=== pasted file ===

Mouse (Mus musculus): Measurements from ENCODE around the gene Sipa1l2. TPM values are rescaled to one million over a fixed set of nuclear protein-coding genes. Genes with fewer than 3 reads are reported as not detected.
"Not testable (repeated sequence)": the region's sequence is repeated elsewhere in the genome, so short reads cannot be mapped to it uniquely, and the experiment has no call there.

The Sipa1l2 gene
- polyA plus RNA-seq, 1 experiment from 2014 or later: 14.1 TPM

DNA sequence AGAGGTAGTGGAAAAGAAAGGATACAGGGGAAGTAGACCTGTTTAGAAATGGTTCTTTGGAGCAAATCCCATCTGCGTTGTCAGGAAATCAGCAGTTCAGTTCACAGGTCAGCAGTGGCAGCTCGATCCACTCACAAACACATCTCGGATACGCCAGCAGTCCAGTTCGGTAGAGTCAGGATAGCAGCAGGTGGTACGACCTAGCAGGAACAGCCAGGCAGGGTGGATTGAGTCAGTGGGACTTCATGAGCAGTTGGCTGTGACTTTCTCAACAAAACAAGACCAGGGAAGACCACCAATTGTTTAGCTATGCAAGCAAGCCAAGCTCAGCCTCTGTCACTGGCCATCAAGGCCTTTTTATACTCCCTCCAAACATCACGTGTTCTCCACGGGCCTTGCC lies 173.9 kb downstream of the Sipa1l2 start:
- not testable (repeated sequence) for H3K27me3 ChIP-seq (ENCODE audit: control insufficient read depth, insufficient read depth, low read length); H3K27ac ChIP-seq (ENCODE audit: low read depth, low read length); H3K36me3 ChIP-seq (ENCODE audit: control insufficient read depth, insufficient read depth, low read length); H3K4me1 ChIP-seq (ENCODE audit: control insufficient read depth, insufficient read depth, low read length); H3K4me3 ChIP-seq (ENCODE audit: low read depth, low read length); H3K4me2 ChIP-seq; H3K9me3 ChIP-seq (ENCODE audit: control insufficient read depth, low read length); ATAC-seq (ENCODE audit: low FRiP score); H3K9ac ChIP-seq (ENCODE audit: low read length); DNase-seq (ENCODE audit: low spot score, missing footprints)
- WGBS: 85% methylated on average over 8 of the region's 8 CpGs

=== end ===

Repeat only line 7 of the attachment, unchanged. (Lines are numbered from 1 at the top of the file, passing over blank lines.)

- WGBS: 85% methylated on average over 8 of the region's 8 CpGs